Press Gaggle by Principal Deputy Press Secretary Eric Schultz
Aboard Air Force One
En Route Seattle, Washington
2:14 P.M. PDT
MR. SCHULTZ: Good afternoon. Welcome aboard Air Force One en route to Seattle, Washington. I actually don’t have any announcements off the top, so I'm happy to go right to your questions -- which I presume will be mostly on the Global Entrepreneurship Summit. (Laughter.)
Q Who else has the President spoken to today after the Brexit?
MR. SCHULTZ: Roberta, I can tell you that the President, as he mentioned, spoke with Prime Minister Cameron. Obviously, in that conversation, they discussed the referendum. And the President made clear that despite the British people's desire to leave the EU, that the U.S. special relationship with the United Kingdom will remain unchanged. Both of the leaders highlighted that the United Kingdom's membership in NATO and contributions to NATO remain intact.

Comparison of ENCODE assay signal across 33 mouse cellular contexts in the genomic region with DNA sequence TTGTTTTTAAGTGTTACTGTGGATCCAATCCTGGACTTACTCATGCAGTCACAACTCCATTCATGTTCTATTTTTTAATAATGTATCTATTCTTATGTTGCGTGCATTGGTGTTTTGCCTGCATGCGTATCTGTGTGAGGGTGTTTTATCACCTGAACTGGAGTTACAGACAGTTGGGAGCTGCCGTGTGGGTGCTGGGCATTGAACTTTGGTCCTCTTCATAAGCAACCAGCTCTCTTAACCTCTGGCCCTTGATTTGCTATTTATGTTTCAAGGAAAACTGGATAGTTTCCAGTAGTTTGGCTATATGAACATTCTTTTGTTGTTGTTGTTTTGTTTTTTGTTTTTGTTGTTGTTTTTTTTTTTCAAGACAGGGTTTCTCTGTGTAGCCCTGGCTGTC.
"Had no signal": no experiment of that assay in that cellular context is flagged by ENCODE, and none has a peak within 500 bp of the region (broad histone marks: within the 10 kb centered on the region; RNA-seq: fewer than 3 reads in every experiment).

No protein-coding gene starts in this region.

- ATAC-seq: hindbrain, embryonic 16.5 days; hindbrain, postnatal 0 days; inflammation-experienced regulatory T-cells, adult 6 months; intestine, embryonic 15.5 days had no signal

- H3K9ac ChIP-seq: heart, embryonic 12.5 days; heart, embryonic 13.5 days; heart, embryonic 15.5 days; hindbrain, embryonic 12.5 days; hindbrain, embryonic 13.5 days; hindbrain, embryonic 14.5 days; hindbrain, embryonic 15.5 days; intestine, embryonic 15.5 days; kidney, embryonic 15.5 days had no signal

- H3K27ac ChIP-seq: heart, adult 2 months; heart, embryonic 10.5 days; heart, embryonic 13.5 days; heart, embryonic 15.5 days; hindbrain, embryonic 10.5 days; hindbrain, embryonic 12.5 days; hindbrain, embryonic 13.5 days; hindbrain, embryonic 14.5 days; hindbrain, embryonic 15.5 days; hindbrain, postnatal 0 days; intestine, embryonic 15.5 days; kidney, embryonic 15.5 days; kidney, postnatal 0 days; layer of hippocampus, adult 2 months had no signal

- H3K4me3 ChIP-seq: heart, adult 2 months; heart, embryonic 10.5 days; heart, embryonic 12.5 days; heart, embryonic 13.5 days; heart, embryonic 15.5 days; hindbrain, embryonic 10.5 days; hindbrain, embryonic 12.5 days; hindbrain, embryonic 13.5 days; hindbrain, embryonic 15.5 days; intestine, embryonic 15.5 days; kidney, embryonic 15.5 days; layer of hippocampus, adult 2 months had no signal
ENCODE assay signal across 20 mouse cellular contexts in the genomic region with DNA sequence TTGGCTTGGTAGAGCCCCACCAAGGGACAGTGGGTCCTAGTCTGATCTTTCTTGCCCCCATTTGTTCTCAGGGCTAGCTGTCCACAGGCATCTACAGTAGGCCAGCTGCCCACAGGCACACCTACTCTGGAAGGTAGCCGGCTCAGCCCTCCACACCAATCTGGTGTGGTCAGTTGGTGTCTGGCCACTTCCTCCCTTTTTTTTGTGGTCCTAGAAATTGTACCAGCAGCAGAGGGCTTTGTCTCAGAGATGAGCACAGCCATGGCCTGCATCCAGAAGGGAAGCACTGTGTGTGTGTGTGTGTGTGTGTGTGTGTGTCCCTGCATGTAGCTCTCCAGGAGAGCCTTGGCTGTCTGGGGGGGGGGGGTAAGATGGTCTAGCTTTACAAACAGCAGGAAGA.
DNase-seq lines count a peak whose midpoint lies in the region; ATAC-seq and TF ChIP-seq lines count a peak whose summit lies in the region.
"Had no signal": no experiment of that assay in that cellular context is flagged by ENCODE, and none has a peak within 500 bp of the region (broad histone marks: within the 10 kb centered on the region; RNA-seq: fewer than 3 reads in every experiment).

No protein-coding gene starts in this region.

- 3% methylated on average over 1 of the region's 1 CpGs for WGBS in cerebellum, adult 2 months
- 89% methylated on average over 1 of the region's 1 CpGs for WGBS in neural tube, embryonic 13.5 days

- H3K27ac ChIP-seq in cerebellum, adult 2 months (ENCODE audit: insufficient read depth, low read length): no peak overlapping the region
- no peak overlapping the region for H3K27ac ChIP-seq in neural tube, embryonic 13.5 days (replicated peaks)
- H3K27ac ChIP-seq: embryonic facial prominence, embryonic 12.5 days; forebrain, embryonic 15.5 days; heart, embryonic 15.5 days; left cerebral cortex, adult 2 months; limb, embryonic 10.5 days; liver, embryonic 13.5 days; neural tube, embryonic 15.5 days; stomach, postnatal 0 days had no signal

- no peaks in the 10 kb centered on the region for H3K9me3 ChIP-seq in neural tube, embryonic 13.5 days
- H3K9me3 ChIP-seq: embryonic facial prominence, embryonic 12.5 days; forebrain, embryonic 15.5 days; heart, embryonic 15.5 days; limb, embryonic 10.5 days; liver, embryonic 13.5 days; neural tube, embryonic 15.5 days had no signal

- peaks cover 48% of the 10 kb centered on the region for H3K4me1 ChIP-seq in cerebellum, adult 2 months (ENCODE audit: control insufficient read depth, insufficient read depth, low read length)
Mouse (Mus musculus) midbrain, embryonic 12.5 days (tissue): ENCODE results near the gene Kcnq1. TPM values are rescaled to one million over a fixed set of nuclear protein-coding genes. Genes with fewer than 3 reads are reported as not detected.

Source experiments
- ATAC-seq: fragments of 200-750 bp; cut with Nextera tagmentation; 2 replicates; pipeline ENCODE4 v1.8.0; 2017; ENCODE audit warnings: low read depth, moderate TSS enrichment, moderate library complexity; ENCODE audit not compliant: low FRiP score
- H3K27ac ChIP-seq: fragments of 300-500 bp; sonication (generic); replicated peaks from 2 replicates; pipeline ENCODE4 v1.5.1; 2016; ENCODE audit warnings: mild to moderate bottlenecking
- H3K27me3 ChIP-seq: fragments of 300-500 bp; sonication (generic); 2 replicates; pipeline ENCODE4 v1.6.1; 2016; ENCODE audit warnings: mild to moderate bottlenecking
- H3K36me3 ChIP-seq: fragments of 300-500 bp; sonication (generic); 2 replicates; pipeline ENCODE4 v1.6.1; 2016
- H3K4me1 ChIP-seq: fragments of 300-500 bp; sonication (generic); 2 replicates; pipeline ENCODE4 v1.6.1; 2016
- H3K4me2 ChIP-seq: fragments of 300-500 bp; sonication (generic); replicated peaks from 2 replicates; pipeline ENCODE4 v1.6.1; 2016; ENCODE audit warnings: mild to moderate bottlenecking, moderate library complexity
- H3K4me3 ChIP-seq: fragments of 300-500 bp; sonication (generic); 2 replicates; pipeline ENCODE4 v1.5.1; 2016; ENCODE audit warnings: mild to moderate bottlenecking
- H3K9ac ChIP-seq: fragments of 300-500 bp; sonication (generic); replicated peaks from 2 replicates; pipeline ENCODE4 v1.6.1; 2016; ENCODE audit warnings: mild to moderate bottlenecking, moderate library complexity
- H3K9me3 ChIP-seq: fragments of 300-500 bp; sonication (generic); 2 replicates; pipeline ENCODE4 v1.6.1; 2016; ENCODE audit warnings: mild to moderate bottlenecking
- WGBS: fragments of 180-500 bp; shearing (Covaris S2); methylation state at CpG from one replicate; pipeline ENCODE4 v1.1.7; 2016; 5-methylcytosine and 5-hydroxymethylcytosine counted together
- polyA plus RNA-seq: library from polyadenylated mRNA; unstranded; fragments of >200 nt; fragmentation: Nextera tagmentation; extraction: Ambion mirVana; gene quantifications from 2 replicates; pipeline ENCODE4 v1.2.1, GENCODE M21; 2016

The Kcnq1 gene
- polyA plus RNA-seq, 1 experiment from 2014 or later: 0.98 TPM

And the President did express regret about the Prime Minister's decision to step aside. Obviously the Prime Minister has been a trusted friend, trusted advisor to this President, and a good partner in facing a host of issues around the globe. President Obama also feels that Prime Minister Cameron is deeply committed to democratic values and has a strong record to show for that over his time in office.
At the same time, the EU will remain an indispensable partner of the United States. And both Prime Minister Cameron and President Obama, in that conversation, talked about their shared goals to promote stability, stimulate growth, and foster democratic ideals in Europe and beyond. Obviously, there will be an orderly process of negotiating the United Kingdom's departure from the European Union. And as leaders from around the world have expressed today, that process will be done in a way that ensures financial stability, continued investment, and economic prosperity.
The President also had a chance to speak with Chancellor Merkel this morning. Both of them together expressed regret over the decision yesterday, but also expressed respect. This was a decision that was up to the British people, and they made their voice heard. And both Chancellor Merkel and President Obama acknowledged that.